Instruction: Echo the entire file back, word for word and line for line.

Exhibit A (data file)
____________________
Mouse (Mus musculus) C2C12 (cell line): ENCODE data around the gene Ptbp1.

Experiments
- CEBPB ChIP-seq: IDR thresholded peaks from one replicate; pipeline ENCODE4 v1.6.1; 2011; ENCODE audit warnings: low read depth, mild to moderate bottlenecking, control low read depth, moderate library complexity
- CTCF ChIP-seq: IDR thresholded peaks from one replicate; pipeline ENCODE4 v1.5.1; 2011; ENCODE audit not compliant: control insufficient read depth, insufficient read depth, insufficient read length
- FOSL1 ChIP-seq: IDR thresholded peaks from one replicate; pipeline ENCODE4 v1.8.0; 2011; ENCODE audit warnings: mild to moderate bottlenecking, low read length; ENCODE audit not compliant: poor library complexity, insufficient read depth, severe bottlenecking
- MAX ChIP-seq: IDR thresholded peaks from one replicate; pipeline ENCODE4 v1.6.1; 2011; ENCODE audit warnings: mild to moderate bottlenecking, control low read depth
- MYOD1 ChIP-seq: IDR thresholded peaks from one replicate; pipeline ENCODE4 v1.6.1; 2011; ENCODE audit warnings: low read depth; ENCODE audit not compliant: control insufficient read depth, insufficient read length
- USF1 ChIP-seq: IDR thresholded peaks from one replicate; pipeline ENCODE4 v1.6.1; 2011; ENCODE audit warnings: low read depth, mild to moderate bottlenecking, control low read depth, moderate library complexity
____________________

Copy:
Mouse (Mus musculus) C2C12 (cell line): ENCODE data around the gene Ptbp1.

Experiments
- CEBPB ChIP-seq: IDR thresholded peaks from one replicate; pipeline ENCODE4 v1.6.1; 2011; ENCODE audit warnings: low read depth, mild to moderate bottlenecking, control low read depth, moderate library complexity
- CTCF ChIP-seq: IDR thresholded peaks from one replicate; pipeline ENCODE4 v1.5.1; 2011; ENCODE audit not compliant: control insufficient read depth, insufficient read depth, insufficient read length
- FOSL1 ChIP-seq: IDR thresholded peaks from one replicate; pipeline ENCODE4 v1.8.0; 2011; ENCODE audit warnings: mild to moderate bottlenecking, low read length; ENCODE audit not compliant: poor library complexity, insufficient read depth, severe bottlenecking
- MAX ChIP-seq: IDR thresholded peaks from one replicate; pipeline ENCODE4 v1.6.1; 2011; ENCODE audit warnings: mild to moderate bottlenecking, control low read depth
- MYOD1 ChIP-seq: IDR thresholded peaks from one replicate; pipeline ENCODE4 v1.6.1; 2011; ENCODE audit warnings: low read depth; ENCODE audit not compliant: control insufficient read depth, insufficient read length
- USF1 ChIP-seq: IDR thresholded peaks from one replicate; pipeline ENCODE4 v1.6.1; 2011; ENCODE audit warnings: low read depth, mild to moderate bottlenecking, control low read depth, moderate library complexity